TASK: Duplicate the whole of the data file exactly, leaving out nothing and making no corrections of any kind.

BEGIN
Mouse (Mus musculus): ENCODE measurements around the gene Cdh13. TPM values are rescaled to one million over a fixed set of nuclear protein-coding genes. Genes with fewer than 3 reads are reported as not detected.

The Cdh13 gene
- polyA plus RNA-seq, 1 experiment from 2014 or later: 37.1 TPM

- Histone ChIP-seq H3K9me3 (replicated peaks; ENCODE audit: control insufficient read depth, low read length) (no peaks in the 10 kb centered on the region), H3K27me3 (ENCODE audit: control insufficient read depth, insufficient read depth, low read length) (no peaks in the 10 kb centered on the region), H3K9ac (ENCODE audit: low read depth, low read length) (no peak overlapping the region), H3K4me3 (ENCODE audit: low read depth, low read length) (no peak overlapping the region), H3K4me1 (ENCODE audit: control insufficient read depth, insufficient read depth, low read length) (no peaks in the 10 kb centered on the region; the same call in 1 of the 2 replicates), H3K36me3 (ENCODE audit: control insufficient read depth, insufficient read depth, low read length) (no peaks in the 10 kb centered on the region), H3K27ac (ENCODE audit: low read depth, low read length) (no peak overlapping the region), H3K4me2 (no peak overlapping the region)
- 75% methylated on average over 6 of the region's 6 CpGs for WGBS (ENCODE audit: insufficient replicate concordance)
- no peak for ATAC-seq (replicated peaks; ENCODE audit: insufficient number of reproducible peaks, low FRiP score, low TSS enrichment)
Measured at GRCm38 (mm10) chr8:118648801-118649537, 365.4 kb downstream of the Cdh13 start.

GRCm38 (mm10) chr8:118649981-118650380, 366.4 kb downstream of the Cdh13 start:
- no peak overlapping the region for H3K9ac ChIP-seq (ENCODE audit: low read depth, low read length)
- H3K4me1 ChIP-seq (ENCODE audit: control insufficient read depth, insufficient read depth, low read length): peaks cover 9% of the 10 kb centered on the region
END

Mouse (Mus musculus): ENCODE measurements around the gene Cdh13. TPM values are rescaled to one million over a fixed set of nuclear protein-coding genes. Genes with fewer than 3 reads are reported as not detected.

The Cdh13 gene
- polyA plus RNA-seq, 1 experiment from 2014 or later: 37.1 TPM

- Histone ChIP-seq H3K9me3 (replicated peaks; ENCODE audit: control insufficient read depth, low read length) (no peaks in the 10 kb centered on the region), H3K27me3 (ENCODE audit: control insufficient read depth, insufficient read depth, low read length) (no peaks in the 10 kb centered on the region), H3K9ac (ENCODE audit: low read depth, low read length) (no peak overlapping the region), H3K4me3 (ENCODE audit: low read depth, low read length) (no peak overlapping the region), H3K4me1 (ENCODE audit: control insufficient read depth, insufficient read depth, low read length) (no peaks in the 10 kb centered on the region; the same call in 1 of the 2 replicates), H3K36me3 (ENCODE audit: control insufficient read depth, insufficient read depth, low read length) (no peaks in the 10 kb centered on the region), H3K27ac (ENCODE audit: low read depth, low read length) (no peak overlapping the region), H3K4me2 (no peak overlapping the region)
- 75% methylated on average over 6 of the region's 6 CpGs for WGBS (ENCODE audit: insufficient replicate concordance)
- no peak for ATAC-seq (replicated peaks; ENCODE audit: insufficient number of reproducible peaks, low FRiP score, low TSS enrichment)
Measured at GRCm38 (mm10) chr8:118648801-118649537, 365.4 kb downstream of the Cdh13 start.

GRCm38 (mm10) chr8:118649981-118650380, 366.4 kb downstream of the Cdh13 start:
- no peak overlapping the region for H3K9ac ChIP-seq (ENCODE audit: low read depth, low read length)
- H3K4me1 ChIP-seq (ENCODE audit: control insufficient read depth, insufficient read depth, low read length): peaks cover 9% of the 10 kb centered on the region